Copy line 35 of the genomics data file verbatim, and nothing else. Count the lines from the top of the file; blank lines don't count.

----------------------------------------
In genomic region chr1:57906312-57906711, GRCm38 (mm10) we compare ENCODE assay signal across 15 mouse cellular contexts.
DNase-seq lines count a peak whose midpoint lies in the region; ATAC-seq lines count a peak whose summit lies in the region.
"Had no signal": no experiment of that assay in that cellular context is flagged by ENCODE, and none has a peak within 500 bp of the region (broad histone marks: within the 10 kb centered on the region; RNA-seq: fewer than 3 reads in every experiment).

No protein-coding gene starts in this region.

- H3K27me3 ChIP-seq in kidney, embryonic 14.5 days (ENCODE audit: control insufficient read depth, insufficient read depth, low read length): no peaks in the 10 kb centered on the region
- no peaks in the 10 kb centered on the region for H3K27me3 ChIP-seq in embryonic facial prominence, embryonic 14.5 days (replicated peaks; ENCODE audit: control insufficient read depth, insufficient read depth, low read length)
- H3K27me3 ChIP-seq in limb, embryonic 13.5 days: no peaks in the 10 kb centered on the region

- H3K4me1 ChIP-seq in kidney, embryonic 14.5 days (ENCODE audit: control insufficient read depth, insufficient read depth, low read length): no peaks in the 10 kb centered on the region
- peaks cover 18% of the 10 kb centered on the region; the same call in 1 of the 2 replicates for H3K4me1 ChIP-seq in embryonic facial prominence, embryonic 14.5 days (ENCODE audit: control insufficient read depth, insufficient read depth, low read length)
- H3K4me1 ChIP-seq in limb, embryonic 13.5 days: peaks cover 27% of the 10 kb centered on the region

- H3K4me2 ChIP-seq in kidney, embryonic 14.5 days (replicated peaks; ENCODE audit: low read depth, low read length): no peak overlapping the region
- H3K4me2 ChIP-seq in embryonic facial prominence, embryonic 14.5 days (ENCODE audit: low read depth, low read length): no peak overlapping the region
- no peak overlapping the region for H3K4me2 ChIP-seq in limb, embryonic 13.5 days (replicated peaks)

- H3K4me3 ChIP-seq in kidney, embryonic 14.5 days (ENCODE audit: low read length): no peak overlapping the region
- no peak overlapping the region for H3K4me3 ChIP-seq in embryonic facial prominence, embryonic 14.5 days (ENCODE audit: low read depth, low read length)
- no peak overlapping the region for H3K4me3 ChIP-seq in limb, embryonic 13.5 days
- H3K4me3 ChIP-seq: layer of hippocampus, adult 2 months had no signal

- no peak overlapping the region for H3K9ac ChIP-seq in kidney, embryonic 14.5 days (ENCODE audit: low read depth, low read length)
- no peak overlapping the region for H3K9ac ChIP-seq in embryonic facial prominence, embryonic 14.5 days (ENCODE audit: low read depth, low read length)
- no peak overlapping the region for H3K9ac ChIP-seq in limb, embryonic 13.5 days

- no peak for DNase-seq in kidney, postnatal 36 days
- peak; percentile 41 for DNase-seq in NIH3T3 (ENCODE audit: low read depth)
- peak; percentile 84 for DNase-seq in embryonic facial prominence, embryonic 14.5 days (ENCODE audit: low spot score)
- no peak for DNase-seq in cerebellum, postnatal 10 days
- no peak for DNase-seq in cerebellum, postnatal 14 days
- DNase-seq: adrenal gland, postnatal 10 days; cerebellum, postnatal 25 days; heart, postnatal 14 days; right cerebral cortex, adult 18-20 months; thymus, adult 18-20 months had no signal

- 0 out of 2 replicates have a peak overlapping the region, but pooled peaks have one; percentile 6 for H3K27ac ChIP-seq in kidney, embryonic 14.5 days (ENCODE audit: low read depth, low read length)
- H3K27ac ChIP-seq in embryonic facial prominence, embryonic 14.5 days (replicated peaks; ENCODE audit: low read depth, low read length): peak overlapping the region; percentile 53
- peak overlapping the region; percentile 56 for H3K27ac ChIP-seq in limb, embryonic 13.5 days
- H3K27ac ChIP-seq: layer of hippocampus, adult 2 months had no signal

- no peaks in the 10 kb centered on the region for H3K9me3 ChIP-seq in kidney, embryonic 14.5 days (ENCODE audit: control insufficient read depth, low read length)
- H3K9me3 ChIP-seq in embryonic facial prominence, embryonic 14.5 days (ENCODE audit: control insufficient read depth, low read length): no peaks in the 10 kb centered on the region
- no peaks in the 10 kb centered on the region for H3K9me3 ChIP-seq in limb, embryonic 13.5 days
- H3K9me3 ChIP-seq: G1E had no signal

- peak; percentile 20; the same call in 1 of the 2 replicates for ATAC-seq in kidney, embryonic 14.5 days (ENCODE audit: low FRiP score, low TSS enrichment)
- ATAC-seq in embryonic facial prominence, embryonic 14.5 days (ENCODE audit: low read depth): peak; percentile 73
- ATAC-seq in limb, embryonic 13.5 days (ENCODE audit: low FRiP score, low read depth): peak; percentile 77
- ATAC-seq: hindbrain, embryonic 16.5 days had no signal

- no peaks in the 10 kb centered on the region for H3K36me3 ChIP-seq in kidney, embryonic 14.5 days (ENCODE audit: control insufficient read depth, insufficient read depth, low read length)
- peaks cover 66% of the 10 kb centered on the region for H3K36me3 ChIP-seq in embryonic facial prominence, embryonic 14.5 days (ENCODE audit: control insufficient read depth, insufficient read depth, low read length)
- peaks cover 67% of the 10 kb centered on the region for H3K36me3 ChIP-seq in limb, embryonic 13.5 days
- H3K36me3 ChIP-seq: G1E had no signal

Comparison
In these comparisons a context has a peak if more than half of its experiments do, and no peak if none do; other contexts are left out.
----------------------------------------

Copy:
- peak; percentile 20; the same call in 1 of the 2 replicates for ATAC-seq in kidney, embryonic 14.5 days (ENCODE audit: low FRiP score, low TSS enrichment)